Bike Saviours helps those in need get reliable transportation

Business News | 27 Apr |

Growing from a backyard co-op to an established non-profit, Bike Saviours is centered around solving problems, mainly the two-wheeled kind.

               Raising up the community along with it, the shop provides bike maintenance education and affordable access to tools, a service it shares with both the Tempe and Arizona State University communities.

“We are very service orientated,” said board member Michael Nuccio. “We have a lot of people who live their entire lives on their bike … They’ll come in with a busted wheel or a busted rim and have only so much money and we’ll be able to get them rolling again.”

The culture of Bike Saviours touches many different walks of life. It can be a homeless person in need of safe and reliable transportation or a mother with a busted tire on her baby carriage.

Nuccio talked about the time he helped a deaf, homeless man get his bike fixed with new lights for the road. And yes, Bike Saviours even helped patch tires on a baby carriage.

Nuccio was introduced to Bike Saviours through its Build-A-Bike program, where he could build a bike from used parts for $80 to $110. He needed reliable transportation to get to school at Mesa Community College and did not own a bike or even know how to ride one. The shop manager at the time had to take him to a nearby park and teach him how to balance himself. 

Located at 1930 S. Roosevelt St. in Tempe, Bike Saviours is near the edge of the ASU main campus, giving new college students access to a cheap alternative to the electric scooters and public transportation around the Tempe area. At the beginning of the fall semester the shop assembles a bunch of pre-built bikes for students who need to get rolling quickly. However, the staff recommends students build their own at the shop. They say it is a more rewarding experience.

Build-A-Bike is the shop’s flagship program where people can get a bike sized and fitted to their needs. For the program there is a $10 deposit and then the staff walk the customer through the entire process of fixing and replacing the various parts on the bike. There is no charge for shop time while a customer is participating in the Build-A-Bike program and they have 30 days to complete it.

“You basically have a brand-new bike at the end,” said Kristian Doak, another Bike Saviours board member.

The board members stressed that bike knowledge is not required to participate in the program. “There are no dumb questions,” said Zachary Poit, a customer of the shop and member of the ASU cycling club.

He could ask them questions repeatedly and the staff were always kind and showed him a repair as many times as he needed. Someone can start out with no knowledge on the mechanics of bike maintenance like Poit and still feel welcomed in the shop.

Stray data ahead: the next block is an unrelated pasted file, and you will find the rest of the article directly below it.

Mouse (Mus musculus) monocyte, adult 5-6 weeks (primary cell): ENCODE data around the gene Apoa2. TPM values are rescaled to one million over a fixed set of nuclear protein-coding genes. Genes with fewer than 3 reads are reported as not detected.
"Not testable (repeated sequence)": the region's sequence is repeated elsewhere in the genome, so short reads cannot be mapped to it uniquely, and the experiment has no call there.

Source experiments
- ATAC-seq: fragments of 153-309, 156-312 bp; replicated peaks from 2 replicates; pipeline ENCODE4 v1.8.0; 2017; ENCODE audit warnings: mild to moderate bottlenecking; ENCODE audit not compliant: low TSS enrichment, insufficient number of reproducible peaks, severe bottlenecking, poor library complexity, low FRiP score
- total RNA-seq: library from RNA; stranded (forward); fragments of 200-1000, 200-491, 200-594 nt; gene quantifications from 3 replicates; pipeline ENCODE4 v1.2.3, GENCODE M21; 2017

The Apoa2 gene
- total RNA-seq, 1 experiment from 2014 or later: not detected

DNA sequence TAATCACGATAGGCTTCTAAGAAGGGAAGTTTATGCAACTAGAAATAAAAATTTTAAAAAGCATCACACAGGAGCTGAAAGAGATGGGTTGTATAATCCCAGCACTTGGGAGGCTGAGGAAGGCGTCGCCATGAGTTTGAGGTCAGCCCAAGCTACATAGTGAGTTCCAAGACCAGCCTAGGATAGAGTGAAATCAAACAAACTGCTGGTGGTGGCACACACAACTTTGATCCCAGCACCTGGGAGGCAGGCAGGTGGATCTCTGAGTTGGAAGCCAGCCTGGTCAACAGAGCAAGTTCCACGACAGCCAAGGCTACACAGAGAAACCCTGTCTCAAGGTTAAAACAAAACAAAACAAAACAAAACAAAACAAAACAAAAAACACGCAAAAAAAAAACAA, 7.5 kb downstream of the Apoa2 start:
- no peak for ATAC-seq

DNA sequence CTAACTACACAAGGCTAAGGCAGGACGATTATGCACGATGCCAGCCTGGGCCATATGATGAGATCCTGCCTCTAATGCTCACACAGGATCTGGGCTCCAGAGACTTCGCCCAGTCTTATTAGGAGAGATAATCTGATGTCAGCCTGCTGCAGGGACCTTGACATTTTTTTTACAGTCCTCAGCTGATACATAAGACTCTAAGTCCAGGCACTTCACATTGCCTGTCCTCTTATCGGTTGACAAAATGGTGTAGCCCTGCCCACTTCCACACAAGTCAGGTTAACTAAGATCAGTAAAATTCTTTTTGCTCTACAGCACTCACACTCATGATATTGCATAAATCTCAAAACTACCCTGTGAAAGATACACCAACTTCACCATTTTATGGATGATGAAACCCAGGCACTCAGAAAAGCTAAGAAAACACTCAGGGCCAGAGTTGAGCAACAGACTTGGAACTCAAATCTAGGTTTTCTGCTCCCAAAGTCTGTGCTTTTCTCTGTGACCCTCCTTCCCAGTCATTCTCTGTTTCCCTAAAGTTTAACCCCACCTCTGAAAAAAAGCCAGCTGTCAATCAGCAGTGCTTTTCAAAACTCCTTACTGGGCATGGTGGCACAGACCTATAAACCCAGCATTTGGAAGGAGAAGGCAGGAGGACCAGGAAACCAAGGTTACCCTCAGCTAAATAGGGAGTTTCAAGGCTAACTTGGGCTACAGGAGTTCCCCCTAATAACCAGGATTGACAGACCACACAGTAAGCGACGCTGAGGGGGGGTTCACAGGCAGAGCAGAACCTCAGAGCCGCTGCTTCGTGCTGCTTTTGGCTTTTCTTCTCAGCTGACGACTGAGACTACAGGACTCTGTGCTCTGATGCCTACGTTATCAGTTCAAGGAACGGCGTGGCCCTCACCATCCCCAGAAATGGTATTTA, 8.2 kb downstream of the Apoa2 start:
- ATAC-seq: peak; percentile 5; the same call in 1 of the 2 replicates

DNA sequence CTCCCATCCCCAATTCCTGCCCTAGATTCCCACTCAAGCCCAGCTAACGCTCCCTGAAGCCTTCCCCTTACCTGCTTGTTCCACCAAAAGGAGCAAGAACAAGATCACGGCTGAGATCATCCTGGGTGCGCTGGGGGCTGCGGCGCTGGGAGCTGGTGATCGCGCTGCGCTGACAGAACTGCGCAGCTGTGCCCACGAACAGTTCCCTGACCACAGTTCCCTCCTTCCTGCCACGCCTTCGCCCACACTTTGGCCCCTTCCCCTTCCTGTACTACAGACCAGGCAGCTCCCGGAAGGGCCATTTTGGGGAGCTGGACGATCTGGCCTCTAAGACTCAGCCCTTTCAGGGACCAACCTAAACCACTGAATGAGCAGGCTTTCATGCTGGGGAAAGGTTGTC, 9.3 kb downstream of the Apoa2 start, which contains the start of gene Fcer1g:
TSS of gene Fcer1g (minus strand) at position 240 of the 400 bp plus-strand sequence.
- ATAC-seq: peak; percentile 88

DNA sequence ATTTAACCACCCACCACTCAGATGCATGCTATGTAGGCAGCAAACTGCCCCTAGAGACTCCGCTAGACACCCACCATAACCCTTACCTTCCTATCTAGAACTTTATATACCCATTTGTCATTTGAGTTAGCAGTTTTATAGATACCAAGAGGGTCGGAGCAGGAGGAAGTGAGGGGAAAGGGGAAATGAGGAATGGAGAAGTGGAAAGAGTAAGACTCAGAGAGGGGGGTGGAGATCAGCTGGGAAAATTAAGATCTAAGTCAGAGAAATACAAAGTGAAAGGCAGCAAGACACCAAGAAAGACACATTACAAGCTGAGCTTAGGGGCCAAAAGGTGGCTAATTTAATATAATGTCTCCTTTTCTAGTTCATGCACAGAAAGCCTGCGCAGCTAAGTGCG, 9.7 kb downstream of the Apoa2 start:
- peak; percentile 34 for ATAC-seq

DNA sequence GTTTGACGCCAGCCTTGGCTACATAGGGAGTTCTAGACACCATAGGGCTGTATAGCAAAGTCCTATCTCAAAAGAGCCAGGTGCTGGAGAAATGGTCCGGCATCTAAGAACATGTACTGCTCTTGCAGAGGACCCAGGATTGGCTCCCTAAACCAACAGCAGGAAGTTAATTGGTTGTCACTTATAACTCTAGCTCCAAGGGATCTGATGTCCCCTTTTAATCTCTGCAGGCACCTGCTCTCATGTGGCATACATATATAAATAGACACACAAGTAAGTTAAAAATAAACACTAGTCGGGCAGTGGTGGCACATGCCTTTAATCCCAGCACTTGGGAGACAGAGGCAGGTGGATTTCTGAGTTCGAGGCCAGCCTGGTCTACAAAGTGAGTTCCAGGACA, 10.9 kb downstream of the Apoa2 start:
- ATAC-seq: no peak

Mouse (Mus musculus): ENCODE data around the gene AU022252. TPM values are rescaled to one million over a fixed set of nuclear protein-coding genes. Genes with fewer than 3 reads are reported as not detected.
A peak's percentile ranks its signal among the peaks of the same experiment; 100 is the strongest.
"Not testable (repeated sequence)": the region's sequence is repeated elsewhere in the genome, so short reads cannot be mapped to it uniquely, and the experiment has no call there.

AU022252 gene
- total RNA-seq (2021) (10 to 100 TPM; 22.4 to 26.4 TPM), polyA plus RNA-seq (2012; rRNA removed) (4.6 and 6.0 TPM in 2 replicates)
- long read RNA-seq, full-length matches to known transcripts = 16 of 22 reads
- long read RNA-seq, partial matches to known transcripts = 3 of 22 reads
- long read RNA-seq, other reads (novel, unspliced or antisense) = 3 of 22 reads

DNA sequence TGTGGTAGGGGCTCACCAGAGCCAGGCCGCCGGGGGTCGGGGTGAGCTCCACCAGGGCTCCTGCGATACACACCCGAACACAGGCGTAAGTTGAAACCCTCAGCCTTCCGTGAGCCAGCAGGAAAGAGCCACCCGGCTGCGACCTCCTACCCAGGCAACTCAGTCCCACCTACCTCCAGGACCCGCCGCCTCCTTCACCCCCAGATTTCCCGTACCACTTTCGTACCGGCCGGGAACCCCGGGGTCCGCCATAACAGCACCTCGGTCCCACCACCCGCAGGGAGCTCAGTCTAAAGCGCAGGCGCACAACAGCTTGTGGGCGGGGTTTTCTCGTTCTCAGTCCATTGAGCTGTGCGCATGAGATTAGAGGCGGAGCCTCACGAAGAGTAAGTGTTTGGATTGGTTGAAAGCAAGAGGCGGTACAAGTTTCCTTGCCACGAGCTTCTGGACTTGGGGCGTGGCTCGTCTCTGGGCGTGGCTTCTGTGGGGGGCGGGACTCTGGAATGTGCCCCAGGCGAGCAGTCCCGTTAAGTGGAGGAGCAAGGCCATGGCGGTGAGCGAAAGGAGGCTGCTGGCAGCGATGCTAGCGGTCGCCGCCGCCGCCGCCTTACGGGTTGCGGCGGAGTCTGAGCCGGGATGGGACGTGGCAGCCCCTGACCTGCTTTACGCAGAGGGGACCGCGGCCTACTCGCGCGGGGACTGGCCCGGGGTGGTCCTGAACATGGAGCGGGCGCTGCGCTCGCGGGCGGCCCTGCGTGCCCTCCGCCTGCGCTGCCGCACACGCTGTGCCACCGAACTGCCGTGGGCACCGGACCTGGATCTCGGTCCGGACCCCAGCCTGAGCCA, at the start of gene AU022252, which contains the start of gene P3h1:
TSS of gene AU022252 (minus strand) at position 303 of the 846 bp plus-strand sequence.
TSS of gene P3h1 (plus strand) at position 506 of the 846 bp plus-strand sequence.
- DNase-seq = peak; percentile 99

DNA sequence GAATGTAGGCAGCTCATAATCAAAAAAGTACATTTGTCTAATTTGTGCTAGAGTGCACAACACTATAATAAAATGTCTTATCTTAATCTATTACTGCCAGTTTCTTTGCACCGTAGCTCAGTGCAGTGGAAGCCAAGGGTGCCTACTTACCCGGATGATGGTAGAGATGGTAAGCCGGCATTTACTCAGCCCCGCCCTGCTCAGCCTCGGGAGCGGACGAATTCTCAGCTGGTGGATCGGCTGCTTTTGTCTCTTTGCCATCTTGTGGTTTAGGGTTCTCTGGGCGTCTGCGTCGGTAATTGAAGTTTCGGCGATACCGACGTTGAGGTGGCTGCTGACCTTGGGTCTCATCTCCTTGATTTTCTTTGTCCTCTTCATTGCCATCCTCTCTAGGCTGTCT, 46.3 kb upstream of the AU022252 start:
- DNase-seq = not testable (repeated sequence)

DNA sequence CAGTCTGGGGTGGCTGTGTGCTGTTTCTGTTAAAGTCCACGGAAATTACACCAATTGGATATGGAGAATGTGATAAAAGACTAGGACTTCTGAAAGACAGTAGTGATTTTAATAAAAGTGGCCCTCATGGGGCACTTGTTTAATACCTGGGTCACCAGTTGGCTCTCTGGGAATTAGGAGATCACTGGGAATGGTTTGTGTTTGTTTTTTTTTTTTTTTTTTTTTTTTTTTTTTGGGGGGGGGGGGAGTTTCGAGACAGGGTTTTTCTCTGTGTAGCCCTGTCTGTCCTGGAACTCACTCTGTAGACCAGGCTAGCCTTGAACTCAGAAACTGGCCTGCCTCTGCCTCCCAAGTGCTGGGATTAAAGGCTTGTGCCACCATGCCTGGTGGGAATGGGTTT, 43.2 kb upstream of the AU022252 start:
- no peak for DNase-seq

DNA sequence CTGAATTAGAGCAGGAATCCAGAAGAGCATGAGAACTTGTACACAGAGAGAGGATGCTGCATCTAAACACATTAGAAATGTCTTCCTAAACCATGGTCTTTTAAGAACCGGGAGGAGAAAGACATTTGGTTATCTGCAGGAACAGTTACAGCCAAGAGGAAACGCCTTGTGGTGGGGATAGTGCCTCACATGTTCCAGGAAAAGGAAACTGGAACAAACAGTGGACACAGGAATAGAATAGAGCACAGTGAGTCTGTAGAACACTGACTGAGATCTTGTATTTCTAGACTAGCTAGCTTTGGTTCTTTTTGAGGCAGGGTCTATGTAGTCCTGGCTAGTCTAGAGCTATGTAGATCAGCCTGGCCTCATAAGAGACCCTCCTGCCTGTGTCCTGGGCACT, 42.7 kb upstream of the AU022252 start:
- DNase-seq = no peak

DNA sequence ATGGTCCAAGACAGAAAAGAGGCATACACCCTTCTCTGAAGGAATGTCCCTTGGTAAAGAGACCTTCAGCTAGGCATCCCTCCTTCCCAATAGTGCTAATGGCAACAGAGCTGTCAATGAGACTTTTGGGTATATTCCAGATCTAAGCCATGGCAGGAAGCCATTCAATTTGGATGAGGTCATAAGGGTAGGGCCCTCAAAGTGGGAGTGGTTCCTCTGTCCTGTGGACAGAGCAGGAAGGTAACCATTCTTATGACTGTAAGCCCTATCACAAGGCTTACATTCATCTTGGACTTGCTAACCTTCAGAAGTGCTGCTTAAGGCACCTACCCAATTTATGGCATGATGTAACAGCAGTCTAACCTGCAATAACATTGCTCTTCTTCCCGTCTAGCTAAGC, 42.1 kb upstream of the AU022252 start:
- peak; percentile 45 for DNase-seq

“It was so nice to see people who actually cared about teaching you how to fix your bike,” Poit said.

Bike Saviours gives access to all the tools in its shop for $5 an hour with a max of $15 a day. Bike repair can require various tools that might not be found in the common garage. While many people might have a trusty old wrench in the tool box, tools such as a spoke wrench to make sure the bike wheels turn straight is a less common sight. Some of their used parts are free, while others are reasonably priced.

“We help a lot of people who are not as advantageous…don’t have as many resources,” Doak said.

For people with not as much money, Bike Saviours has a work-trade system to pay for the cost of parts and shop time to repair their bikes. This helps both the locals who are low on money as well as the homeless. The shop helps the homeless stay mobile around Tempe, even in the face of accidents like a popped tire or broken chain. For Nuccio the “relief on their faces” is always something he appreciates.

“They need our help because bikes are how they live, they can’t get around without a bike,” Doak explained. They help mobilize people who have very few options to get around.

The environment at Bike Saviours is very open and accepting. Any person that comes in needing help can find it. Poit described the environment as “very community driven” where everyone is helpful towards one another. The shop holds gear swaps, art nights and a monthly basic bike maintenance class for $20.

Bike Saviours is also geared towards taking care of the environment. It recycles old bike parts into the Build-A-Bike program and, when the parts are unusable, they are transformed into art at the art nights they hold. Nuccio said students can get a bike to travel around Tempe and remain relatively carbon free, rather than take an Uber, Lyft or buy a car.

The little shop on the corner of Roosevelt and Broadway has made big ripples throughout the Tempe-ASU bike community. Patching bikes together, educating the community, and putting people on wheels has made Bike Saviours invaluable to their community members. They are always looking for people willing to volunteer their time around the shop to help them with their mission.

“We advance bicycles, we advance people, and we advance community,” Nuccio said.

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